Happy May Day!

When I was a child my mother and I made May Day Baskets with construction paper, and pipe cleaners, Quite a bit like these.

Spring Craft: Colorful May Day Baskets | May day baskets, Spring crafts, May crafts

Early in the morning, I’d pick violets and dandelions. Some springs there were bluebells. Mom popped corn. We filled the baskets with flowers, popcorn, and candy corn, then left them on our neighbor’s doors, rang the bell, and ran away.

It was so fun, I hope someone still does this, please tell me if you do.

This has been a long winter, even in the tropics with no snow and plenty of sunshine. The last six months of life have been a series of painful and difficult changes, for me and many others, I think it’s a collective shift, for growth. The growing pains have not been metaphorical.

Finally, it feels like spring. Renewal, light, and hope, are creeping into my thoughts.

I’m celebrating by starting the garden!

First I moved about 30 wheel barrels of compost to the bed I will plant when rains come in earnest.

Moving compost

See the wheel barrel way at the end? It’s a big bed. The board is a little bridge to get me across an irrigation trench.

I took a break in the heat of the day and walked to the store behind a wood cart pulled by two huge, gorgeous bueys. I could have gone around but remembered both the sun and moon are in Taurus today, so allowed the bueys to put me in that slow steady energy.

On my way home, a boy and his mother were selling simple handmade petates. The boy ran up to the houses seeking sales, the mother trudged along with the bulk of the mats balanced on her head. The petates weren’t woven like ones I have seen before, but long strands of grass bound together for sleeping on the ground.

It was touching, and sad. And beautiful. I don’t know if I’ll ever understand this emotion, of life suspended between beauty and pain. It doesn’t have a name, bittersweet is not sufficient.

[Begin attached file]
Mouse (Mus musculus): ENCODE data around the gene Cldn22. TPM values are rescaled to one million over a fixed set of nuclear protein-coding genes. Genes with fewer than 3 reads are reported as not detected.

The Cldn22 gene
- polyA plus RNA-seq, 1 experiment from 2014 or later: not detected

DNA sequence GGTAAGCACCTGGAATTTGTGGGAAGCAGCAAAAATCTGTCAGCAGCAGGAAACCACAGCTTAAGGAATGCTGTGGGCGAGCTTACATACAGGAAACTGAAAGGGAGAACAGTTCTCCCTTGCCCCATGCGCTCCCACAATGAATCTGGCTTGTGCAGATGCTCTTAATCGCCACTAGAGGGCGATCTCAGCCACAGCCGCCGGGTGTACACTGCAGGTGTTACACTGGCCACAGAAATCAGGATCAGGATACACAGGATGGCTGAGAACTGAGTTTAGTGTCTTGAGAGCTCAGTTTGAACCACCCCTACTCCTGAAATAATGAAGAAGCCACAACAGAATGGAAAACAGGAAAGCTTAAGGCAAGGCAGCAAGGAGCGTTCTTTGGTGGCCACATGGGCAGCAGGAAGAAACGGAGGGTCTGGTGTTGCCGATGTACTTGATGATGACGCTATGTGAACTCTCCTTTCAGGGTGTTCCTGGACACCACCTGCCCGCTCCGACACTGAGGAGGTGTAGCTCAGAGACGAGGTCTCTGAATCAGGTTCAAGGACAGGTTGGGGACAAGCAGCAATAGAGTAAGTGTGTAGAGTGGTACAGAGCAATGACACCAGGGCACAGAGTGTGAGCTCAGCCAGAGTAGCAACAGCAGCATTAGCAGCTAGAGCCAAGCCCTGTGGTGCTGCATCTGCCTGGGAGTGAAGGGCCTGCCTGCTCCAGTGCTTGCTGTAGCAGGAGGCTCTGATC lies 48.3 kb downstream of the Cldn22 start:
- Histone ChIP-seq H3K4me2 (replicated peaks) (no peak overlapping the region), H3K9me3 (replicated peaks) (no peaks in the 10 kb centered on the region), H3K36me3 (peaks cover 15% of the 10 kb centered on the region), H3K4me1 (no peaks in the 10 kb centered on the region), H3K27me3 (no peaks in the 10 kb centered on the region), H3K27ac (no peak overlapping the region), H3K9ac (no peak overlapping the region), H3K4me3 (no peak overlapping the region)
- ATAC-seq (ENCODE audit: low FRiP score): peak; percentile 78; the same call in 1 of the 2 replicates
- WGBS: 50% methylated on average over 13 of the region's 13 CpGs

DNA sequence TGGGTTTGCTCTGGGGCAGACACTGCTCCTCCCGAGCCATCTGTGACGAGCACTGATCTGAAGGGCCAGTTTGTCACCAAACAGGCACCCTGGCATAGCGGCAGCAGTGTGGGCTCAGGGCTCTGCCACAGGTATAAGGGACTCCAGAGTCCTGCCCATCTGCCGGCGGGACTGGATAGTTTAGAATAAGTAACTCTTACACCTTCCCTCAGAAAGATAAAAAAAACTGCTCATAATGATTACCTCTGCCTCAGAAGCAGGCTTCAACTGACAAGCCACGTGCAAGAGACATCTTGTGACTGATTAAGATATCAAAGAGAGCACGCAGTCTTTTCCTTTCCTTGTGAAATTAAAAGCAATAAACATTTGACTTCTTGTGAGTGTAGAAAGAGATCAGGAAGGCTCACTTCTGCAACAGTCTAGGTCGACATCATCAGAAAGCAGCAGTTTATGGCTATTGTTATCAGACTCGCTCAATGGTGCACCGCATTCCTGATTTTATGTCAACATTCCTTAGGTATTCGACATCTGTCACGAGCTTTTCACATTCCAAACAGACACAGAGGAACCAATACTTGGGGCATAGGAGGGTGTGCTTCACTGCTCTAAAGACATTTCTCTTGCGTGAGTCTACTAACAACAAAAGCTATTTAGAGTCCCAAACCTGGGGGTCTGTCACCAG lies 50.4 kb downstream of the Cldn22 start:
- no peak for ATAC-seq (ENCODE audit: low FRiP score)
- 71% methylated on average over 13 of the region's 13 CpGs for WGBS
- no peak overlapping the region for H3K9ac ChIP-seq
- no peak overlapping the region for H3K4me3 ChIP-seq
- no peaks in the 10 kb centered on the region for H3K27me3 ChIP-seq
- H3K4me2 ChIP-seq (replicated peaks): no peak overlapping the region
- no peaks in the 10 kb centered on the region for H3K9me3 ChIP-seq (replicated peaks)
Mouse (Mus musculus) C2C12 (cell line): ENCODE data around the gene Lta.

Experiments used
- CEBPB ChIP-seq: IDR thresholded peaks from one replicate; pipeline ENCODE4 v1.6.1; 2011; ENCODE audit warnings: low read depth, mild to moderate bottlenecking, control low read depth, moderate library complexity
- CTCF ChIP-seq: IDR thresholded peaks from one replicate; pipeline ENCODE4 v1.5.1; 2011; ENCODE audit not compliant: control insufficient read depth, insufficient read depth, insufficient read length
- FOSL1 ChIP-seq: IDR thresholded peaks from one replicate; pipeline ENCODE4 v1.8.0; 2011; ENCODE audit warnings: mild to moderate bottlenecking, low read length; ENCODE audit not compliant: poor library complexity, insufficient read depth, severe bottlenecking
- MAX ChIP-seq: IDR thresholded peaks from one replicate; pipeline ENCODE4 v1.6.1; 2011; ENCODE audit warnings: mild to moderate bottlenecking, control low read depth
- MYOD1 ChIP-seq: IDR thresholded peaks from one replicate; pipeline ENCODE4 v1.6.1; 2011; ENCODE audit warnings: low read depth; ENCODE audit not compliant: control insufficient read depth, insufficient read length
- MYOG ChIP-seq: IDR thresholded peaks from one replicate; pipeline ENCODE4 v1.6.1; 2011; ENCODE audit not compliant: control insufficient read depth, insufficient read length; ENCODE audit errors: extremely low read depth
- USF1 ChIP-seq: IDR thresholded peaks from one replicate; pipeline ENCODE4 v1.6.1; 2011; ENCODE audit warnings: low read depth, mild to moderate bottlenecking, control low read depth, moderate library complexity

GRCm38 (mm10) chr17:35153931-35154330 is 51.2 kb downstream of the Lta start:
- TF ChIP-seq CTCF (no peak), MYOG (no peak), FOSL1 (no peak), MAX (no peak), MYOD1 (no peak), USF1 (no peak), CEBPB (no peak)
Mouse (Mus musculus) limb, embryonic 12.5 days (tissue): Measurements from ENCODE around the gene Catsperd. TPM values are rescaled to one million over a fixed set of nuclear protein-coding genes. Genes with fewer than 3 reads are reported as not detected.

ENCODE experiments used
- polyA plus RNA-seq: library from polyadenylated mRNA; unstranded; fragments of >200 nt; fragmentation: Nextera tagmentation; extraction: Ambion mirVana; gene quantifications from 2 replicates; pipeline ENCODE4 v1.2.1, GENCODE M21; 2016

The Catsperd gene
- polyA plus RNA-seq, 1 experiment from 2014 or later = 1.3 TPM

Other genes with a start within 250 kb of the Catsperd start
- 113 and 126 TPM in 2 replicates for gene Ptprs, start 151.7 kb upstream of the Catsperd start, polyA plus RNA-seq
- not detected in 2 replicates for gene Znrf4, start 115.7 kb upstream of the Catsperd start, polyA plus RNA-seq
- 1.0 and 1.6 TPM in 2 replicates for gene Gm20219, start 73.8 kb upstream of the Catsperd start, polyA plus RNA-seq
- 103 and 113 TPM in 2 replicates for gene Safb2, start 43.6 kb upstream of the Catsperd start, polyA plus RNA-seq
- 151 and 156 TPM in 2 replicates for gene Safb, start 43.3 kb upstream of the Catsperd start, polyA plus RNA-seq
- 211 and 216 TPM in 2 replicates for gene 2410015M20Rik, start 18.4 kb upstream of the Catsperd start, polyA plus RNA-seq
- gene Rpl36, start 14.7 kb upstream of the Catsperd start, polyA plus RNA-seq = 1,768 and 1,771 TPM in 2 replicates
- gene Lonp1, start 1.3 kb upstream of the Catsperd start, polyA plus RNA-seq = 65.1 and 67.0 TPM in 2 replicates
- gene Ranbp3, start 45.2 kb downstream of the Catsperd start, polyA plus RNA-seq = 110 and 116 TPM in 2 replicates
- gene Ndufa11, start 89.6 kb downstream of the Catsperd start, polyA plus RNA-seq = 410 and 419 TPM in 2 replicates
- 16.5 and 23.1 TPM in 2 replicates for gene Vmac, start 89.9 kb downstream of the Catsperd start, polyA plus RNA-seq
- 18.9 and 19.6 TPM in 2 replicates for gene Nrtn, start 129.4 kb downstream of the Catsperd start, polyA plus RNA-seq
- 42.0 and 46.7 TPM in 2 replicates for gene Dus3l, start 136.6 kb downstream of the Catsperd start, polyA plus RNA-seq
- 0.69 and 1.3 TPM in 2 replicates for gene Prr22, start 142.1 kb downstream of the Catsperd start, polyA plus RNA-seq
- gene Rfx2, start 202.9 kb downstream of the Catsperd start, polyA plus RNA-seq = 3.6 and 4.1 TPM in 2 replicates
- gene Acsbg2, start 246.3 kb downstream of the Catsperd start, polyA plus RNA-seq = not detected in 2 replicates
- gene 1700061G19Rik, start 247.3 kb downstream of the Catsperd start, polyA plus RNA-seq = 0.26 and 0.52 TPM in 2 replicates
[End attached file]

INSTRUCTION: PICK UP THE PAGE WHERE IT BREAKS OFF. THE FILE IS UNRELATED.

Compost filled bed

The bed full of compost!

I doubt these are compelling images for most, but I so enjoyed doing it that I had to share them. The compost is beautiful. It smells delicious. After I put it down I broke the chunks with my hands and spread in over the bed.

I finished as the sun was going down. I felt exhausted in the best way, a little weak, with a spotless mind. I felt clean, though I was filthy. I lay back on the bed and watched the sky go dark. For the first time in a long time, I felt how much I love my life.

Paz,

Abby

Perils of the Food Forest

Felipe and a constrictor living 15 meters form our house.

Felipe and a constrictor living 15 meters form our house.

Felipe decided to help me get caught up in the garden. I’ve fallen behind during my recovery. There were a few corners that I haven’t been to in quite some time apparently. This masaquata(anaconda) had taken up residence under my mulberry tree, fifteen meters from the house. Felipe disturbed its sleep and it came at him hissing. He said it scared him. I don’t need a whole hand to count the times Felipe has told me something scared him.
Perhaps you are wondering why he felt the need to kill it though.
Masaquatas are not poisonous, but they do have a nasty bite. They are constrictors and this one could definitely have made a meal of Chupa and Chico(her piglet buddy) who spend much of their afternoons napping in the garden. I also plan to house ducks in my garden one day, so, I’m sorry, but this predator so close to the house was not welcome. Had it been a bull snake, it would have been welcome to stay. We inhabit about an 1/8th of an acre of out of the Piedra Rahada’s 17, the rest is available to wildlife.